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Potter's Field
December 11, 2012

Joseph Sobran: The National Review Years —
Articles from 1974 to 1991

hardcover, 216 pages, limited edition (FGF Books, 2012)

For Sobran Lovers (I’m One)
by Gary Potter

WASHINGTON, D.C. —There are still persons who will open a book and read instead of watching whatever’s on television or fiddling with an iPhone when they have leisure and whether or not the time is planned. (When they are truly devoted readers, it will be.) I know these persons exist because I am one.

Some of us remaining readers rejoiced a few years ago when The Library of America published in two volumes all of H.L Mencken’s Prejudices. It wasn’t as if anybody would undertake to read the volumes from cover to cover, but it was, and still is, wonderful knowing they are at hand so that when disposed to it one may open a volume and engage with one of the most interesting minds the country has ever produced and also have the pleasure of reading prose whose vitality and fiber were matched by few other Americans writing in the twentieth century.

It’s something like that to own now Joseph Sobran: The National Review Years, the major difference between the Sobran book and the two Mencken volumes being that at 165 pages the Sobran can be read easily from cover to cover. I have done that, but also look forward to returning to the book on occasion to read this or that piece, perhaps especially if I have a good brandy at my elbow so I can savor both. Sobran, I think, would approve of such reading.

No, I don’t think that, I know it. Sobran didn’t choose the photograph of himself that graces the cover of the book, but when it was taken — back when he was still at National Review, I’d guess — he must have elected to have a cigar showing, and it’s quite usual for men who enjoy cigars to like brandy also. On his face is a smile I can only think to describe as puckish — except for the eyes. If they seem to be taking the measure of somebody we don’t see, there’s also something defiant in their expression.

The photo puts me in mind of our last long one-on-one conversation. Sobran and I were not close friends but enjoyed each other’s company when we did meet, and some years ago — I suspect he was already feeling his health begin to fail but wasn’t letting on — he was the star speaker at an annual Saint Benedict Center conference. When the conference was over he and I sat together at a picnic table outside and talked, he with his cigar, I with my cigarettes, both of us with our respective libations. The same smile showed as in the cover photo, at least at times, and there was still defiance in the eyes, but its character had changed. In the photo, the eyes seem to say, “Try to stop me!” That evening at Saint Benedict Center, they said, “I’m not finished yet!”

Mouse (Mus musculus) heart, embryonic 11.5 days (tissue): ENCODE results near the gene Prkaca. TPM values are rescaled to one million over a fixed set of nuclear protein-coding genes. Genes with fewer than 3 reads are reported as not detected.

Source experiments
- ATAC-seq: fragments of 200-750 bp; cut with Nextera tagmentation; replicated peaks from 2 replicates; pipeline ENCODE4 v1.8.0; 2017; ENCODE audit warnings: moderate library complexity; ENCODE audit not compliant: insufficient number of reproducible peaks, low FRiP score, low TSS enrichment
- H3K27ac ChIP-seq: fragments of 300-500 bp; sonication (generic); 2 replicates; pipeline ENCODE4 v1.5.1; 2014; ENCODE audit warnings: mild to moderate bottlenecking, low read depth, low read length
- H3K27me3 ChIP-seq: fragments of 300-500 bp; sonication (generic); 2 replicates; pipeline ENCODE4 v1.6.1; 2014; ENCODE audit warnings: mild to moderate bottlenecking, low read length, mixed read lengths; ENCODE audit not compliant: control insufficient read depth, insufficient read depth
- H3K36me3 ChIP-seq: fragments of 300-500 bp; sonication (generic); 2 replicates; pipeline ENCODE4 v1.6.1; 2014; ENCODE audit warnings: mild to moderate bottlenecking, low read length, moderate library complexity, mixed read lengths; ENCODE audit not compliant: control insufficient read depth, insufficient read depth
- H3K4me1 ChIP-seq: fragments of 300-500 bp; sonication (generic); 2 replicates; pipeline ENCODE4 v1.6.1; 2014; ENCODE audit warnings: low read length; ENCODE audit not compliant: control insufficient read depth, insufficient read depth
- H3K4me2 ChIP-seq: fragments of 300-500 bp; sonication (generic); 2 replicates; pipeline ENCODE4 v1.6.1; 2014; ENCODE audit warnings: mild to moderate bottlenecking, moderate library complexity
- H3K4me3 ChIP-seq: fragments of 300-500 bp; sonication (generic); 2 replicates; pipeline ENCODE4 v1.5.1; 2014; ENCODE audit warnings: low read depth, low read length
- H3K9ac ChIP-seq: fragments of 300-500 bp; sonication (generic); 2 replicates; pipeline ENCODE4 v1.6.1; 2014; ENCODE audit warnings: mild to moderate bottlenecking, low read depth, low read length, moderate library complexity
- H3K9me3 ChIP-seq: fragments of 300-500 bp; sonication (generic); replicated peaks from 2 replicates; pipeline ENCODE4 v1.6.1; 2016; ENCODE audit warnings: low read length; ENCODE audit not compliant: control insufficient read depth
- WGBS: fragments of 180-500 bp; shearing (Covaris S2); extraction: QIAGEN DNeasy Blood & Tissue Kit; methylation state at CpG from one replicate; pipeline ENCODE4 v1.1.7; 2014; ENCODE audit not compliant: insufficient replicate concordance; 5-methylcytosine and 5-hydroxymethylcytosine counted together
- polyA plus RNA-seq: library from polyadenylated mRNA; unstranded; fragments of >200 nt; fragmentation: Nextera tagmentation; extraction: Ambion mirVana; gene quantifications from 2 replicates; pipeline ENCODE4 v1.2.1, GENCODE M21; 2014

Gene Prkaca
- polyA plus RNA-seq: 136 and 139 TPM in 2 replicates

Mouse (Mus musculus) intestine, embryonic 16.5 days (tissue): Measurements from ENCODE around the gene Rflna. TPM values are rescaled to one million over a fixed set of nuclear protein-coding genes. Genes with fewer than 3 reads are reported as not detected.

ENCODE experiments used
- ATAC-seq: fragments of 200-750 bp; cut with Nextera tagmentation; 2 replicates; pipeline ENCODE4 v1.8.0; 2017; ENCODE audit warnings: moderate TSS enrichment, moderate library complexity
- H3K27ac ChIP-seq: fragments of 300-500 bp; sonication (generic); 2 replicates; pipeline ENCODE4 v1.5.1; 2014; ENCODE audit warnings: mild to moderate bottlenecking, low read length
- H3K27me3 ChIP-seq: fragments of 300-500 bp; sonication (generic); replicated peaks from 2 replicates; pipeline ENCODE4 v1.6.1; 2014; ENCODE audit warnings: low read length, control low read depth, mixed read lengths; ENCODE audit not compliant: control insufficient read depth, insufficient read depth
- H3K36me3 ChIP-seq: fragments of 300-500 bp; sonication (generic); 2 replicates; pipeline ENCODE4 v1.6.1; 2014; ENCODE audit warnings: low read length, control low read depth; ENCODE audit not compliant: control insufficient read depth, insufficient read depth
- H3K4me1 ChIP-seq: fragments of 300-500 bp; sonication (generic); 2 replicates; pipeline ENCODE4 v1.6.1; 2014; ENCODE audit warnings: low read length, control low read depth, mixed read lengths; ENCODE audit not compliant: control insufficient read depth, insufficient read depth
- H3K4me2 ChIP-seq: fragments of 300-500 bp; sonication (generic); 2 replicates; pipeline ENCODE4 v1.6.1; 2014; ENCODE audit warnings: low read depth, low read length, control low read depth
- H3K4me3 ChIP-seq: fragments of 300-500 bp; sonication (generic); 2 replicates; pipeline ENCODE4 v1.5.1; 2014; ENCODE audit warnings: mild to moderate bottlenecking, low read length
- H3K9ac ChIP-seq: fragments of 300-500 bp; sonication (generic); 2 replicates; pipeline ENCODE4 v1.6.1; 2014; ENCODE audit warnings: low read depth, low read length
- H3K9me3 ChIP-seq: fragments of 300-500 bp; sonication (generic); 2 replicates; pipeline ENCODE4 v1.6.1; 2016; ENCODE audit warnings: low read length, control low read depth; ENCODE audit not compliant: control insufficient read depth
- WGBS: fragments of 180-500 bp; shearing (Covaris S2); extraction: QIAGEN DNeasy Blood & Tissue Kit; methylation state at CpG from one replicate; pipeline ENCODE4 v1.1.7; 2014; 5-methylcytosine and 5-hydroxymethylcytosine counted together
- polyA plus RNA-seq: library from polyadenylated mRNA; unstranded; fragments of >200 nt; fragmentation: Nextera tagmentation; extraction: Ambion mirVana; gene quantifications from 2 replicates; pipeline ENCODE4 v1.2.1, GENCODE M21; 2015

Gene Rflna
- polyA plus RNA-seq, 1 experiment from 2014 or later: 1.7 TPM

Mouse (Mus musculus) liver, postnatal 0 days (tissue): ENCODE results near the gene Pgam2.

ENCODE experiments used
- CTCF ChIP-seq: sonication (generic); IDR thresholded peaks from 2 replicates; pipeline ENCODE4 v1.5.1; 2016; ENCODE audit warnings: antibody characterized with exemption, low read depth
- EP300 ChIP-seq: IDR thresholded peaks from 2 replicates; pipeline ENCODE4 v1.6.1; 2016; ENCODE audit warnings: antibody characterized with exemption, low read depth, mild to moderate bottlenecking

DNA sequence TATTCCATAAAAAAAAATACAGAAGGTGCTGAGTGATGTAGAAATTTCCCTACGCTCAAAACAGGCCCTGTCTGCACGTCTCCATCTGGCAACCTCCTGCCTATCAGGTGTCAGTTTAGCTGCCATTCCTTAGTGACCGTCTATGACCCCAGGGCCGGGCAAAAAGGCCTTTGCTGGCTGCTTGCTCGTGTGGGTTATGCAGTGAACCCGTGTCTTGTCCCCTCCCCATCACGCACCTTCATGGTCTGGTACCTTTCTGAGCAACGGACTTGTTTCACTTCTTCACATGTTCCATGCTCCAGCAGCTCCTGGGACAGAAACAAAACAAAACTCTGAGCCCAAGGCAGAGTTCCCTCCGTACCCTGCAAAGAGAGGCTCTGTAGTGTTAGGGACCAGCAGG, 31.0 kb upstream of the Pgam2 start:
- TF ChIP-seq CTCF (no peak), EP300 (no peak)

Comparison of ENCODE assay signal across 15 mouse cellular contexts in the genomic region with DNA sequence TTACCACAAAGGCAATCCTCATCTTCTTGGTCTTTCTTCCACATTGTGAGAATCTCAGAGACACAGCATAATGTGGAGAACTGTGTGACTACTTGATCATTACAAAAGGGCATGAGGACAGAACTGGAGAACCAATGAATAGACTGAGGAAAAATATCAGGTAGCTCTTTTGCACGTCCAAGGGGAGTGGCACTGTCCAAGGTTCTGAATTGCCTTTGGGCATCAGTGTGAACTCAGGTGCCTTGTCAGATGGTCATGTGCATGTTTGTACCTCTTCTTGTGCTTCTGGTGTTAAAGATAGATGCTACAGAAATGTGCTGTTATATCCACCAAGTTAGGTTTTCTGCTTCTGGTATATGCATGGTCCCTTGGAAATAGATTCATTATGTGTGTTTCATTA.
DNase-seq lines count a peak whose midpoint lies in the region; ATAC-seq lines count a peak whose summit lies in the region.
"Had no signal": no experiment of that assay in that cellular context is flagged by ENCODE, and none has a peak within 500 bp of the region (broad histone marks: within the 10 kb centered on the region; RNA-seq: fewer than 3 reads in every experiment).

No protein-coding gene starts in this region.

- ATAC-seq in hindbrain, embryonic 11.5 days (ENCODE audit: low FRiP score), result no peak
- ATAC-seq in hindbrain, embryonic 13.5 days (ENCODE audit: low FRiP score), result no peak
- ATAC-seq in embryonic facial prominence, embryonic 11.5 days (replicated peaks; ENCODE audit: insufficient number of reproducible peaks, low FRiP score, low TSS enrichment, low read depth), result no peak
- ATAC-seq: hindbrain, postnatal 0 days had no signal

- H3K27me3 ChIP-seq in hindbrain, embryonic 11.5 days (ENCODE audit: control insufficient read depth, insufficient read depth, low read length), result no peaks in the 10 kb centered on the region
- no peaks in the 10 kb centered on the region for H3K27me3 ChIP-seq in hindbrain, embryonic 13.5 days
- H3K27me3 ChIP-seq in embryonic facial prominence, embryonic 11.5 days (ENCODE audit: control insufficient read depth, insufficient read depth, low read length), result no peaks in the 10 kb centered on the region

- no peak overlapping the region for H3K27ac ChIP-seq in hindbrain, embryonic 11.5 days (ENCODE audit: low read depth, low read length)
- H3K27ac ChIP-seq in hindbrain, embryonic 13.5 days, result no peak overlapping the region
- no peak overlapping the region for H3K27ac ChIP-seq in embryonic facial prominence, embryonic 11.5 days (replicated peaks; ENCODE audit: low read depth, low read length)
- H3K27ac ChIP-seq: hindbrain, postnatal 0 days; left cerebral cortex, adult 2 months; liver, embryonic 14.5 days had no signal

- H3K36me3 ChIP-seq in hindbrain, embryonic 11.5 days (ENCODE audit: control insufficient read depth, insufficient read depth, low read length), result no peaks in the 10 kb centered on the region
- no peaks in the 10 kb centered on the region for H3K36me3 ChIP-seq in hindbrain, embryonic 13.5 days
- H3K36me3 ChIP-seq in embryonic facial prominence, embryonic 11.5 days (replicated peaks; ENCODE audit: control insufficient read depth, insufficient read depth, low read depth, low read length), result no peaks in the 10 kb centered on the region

He wasn’t. Despite all that had happened, despite learning in the hard way every man fears of who is a friend and who is not and, worse, that too many who hadn’t exactly turned their backs were also no better than Nicodemus at night when it came to practical help, he was still standing, still thinking, still writing.

What had happened? We all know. There’s no point in rehashing it here.

It was not accidental that I began these lines by writing of Mencken. All of the pieces in Joseph Sobran: The National Review Years were written when many turned to Sobran first when they opened an issue of NR because for a long time they saw in him the promise of a new Mencken. I’ll go further. It was possible in those days to think of Sobran becoming that extreme rarity among conservatives in this era (it is so rare that only NR’s founder, Bill Buckley, really managed it): a public intellectual.

That didn’t happen. It remains that Joe Sobran was as gifted a thinker and writer as any on the political and social right in the United States during the past seventy years and the selections in Joseph Sobran: The National Review Years show it.

If there is a particular piece in the volume that I’d recommend, it would be “The Republic of Baseball,” dating from June, 1990. This recommendation comes from someone who knows nothing about baseball, and has cared less until now.

Joe Sobran was as gifted a thinker and writer as any on the political and social right in the United States during the past seventy years and the selections in Joseph Sobran: The National Review Years show it.

There not being many bookstores anymore, readers will want to know the Sobran book can be ordered online from the publisher, FGF Books [1], at $26.95 postpaid. For phone orders (toll free): 877-726-0058.

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Copyrighted © 2012 Gary Potter. All rights reserved.

This column was published originally at the St. Benedict's Center website. It may be forwarded or re-posted if credit is given to the author.

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